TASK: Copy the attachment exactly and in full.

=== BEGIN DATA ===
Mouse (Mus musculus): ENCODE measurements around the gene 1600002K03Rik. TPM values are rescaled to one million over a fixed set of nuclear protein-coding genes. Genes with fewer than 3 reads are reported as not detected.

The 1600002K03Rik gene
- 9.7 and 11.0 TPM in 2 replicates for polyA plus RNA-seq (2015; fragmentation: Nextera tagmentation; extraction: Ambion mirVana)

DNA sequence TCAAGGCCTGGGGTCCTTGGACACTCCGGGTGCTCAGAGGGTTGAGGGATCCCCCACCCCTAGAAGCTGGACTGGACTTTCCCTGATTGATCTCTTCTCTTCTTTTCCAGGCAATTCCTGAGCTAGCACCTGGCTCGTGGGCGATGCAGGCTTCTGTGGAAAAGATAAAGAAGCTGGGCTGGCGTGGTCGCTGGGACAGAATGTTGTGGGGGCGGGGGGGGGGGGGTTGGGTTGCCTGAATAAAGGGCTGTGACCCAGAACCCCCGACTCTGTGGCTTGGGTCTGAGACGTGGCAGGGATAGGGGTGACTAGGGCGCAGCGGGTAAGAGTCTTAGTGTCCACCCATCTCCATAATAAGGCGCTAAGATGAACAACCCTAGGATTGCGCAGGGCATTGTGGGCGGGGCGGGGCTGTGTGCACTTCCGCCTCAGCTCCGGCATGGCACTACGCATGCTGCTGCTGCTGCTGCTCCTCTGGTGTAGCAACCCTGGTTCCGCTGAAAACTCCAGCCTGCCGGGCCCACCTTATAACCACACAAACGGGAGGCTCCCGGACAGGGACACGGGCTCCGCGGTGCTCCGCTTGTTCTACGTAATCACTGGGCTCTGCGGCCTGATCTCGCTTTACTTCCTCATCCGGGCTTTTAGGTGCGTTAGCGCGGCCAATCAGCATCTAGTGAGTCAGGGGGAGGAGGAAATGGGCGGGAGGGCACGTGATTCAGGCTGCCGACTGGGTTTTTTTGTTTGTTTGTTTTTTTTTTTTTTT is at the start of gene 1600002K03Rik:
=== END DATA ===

Mouse (Mus musculus): ENCODE measurements around the gene 1600002K03Rik. TPM values are rescaled to one million over a fixed set of nuclear protein-coding genes. Genes with fewer than 3 reads are reported as not detected.

The 1600002K03Rik gene
- 9.7 and 11.0 TPM in 2 replicates for polyA plus RNA-seq (2015; fragmentation: Nextera tagmentation; extraction: Ambion mirVana)

DNA sequence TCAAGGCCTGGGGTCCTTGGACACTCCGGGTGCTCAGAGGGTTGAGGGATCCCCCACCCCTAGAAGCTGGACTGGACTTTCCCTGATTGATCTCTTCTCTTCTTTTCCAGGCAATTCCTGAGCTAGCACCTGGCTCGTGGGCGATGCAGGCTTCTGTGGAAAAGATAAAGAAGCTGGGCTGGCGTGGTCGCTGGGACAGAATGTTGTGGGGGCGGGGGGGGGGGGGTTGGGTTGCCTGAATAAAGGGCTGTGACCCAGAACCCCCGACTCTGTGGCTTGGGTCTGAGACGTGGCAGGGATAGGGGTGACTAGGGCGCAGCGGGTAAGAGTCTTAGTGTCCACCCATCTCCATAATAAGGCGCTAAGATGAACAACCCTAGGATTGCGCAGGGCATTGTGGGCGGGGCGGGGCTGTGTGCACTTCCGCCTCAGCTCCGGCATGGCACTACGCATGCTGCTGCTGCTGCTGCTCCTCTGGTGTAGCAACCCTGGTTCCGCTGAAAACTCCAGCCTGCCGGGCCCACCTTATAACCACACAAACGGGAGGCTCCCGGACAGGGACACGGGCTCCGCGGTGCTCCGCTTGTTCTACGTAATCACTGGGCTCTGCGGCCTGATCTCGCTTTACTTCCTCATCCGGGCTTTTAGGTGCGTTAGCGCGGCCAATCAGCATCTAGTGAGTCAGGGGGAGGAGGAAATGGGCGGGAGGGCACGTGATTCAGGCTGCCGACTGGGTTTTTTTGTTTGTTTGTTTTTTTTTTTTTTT is at the start of gene 1600002K03Rik: